Michael Miley, Robert E. Lee, c. 1870
After the Civil War, Lee did not complete a memoir or leave even a brief account of any part of his life, even though few books had been so greatly anticipated as his proposed history of the campaigns in Virginia. Confederate veterans, publishers, and members of Lee's own family pleaded for such a volume, which he actually began to write as a means to submit the "truth . . . to posterity." Many of Lee's own papers had been lost, however, and access to records in Washington was denied. The history was set aside and never written. Instead, Lee was still concerned about the memory of his much-maligned father. He drafted an introductory biography to accompany a new edition of "Light-Horse Harry" Lee's Memoir of the War in the Southern Department.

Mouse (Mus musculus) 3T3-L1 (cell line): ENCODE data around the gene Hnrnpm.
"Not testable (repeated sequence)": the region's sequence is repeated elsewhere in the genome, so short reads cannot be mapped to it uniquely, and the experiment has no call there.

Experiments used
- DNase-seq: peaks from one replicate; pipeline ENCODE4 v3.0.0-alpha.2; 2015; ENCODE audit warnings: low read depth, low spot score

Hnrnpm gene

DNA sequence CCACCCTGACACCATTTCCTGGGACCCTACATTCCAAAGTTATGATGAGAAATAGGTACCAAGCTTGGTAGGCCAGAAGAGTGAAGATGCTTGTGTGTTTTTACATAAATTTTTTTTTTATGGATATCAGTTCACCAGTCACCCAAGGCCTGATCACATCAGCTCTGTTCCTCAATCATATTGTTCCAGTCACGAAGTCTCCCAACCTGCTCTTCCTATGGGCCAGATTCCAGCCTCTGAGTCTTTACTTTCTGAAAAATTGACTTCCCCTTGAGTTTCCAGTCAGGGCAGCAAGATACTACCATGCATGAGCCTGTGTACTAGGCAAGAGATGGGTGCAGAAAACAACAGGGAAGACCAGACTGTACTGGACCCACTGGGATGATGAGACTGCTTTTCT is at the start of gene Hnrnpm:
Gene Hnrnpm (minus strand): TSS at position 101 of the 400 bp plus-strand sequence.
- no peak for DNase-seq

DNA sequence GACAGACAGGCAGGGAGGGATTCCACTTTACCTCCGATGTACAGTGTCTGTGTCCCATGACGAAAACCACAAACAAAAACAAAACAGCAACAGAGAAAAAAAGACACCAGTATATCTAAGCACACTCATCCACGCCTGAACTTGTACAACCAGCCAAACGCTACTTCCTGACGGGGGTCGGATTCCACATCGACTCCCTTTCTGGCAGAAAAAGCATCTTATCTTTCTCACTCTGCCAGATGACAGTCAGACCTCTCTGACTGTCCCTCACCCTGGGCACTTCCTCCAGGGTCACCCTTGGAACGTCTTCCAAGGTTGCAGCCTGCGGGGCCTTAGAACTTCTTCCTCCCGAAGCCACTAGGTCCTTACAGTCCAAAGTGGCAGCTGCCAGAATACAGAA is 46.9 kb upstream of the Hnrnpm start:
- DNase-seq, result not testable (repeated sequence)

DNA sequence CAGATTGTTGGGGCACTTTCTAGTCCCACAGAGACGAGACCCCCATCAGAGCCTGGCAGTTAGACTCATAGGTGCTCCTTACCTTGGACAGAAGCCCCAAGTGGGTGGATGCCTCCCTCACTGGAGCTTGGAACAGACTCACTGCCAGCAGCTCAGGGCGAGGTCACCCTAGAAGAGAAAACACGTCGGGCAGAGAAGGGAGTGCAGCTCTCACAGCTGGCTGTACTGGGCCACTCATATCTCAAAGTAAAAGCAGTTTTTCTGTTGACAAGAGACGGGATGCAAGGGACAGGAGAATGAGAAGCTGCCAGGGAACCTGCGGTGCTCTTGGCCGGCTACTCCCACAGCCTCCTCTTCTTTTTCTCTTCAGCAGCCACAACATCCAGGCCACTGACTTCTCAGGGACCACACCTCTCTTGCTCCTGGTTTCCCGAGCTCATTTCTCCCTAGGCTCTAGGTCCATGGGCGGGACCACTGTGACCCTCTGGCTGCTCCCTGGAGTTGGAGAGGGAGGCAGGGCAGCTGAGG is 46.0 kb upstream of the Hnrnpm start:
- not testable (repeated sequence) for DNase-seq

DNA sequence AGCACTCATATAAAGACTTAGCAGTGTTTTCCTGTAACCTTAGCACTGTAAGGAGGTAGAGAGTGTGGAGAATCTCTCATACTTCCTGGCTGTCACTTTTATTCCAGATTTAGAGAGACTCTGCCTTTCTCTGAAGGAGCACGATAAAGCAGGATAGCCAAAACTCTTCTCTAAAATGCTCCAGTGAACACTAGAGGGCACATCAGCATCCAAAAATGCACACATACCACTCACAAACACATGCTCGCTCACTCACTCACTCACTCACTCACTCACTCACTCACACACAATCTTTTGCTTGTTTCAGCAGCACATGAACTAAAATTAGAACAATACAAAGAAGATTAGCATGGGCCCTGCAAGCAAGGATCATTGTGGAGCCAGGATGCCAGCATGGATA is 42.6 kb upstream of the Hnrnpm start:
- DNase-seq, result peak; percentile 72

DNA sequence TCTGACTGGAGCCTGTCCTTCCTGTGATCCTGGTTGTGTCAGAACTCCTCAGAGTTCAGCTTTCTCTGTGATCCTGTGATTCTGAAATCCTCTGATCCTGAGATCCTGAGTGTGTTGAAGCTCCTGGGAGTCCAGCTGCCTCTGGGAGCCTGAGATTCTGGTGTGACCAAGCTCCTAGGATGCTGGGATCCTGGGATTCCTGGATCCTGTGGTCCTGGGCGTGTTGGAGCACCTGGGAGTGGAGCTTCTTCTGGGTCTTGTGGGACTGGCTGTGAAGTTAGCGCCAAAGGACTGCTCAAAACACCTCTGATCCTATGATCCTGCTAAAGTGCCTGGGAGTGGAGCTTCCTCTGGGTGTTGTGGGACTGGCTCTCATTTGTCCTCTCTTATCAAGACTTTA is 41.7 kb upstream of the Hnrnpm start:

Photograph courtesy of the Virginia Historical Society